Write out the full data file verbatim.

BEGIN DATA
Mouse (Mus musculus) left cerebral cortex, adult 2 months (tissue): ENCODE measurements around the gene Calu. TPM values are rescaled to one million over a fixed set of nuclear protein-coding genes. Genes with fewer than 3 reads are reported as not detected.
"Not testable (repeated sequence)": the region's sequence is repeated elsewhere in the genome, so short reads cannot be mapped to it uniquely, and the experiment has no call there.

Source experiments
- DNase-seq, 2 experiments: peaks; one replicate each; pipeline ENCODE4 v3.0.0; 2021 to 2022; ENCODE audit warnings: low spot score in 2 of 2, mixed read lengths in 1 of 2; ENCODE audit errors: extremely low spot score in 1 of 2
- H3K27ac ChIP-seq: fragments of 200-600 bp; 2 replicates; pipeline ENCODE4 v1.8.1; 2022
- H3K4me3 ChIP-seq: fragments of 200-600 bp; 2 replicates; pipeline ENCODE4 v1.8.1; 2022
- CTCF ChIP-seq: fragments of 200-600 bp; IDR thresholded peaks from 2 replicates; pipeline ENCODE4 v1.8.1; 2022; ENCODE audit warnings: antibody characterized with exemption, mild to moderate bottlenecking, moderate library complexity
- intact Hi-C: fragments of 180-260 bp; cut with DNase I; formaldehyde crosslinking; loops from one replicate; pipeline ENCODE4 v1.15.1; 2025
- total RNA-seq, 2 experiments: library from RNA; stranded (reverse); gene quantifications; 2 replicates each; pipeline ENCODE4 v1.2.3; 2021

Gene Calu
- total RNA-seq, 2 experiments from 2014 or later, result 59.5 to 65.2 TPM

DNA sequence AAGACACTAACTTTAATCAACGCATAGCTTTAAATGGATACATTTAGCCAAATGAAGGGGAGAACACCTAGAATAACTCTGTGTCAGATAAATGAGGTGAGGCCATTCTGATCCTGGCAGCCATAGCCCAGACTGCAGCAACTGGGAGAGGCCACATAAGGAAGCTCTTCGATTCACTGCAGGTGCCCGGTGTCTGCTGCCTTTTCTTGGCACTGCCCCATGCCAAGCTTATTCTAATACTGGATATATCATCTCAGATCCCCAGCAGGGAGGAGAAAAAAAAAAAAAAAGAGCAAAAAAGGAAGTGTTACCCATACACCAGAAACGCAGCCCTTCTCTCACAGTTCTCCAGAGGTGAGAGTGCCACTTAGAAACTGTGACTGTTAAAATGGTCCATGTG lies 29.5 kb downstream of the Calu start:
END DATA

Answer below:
Mouse (Mus musculus) left cerebral cortex, adult 2 months (tissue): ENCODE measurements around the gene Calu. TPM values are rescaled to one million over a fixed set of nuclear protein-coding genes. Genes with fewer than 3 reads are reported as not detected.
"Not testable (repeated sequence)": the region's sequence is repeated elsewhere in the genome, so short reads cannot be mapped to it uniquely, and the experiment has no call there.

Source experiments
- DNase-seq, 2 experiments: peaks; one replicate each; pipeline ENCODE4 v3.0.0; 2021 to 2022; ENCODE audit warnings: low spot score in 2 of 2, mixed read lengths in 1 of 2; ENCODE audit errors: extremely low spot score in 1 of 2
- H3K27ac ChIP-seq: fragments of 200-600 bp; 2 replicates; pipeline ENCODE4 v1.8.1; 2022
- H3K4me3 ChIP-seq: fragments of 200-600 bp; 2 replicates; pipeline ENCODE4 v1.8.1; 2022
- CTCF ChIP-seq: fragments of 200-600 bp; IDR thresholded peaks from 2 replicates; pipeline ENCODE4 v1.8.1; 2022; ENCODE audit warnings: antibody characterized with exemption, mild to moderate bottlenecking, moderate library complexity
- intact Hi-C: fragments of 180-260 bp; cut with DNase I; formaldehyde crosslinking; loops from one replicate; pipeline ENCODE4 v1.15.1; 2025
- total RNA-seq, 2 experiments: library from RNA; stranded (reverse); gene quantifications; 2 replicates each; pipeline ENCODE4 v1.2.3; 2021

Gene Calu
- total RNA-seq, 2 experiments from 2014 or later, result 59.5 to 65.2 TPM

DNA sequence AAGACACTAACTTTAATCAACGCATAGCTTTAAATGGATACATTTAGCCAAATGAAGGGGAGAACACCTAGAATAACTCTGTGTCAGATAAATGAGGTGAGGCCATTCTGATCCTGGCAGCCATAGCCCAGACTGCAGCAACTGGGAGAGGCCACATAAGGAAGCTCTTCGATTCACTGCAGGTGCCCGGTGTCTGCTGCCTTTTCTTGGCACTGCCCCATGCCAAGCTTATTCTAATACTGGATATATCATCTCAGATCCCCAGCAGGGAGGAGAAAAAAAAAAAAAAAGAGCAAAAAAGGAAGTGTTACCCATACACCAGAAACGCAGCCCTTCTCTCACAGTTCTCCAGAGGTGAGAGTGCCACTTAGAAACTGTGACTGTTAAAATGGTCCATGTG lies 29.5 kb downstream of the Calu start: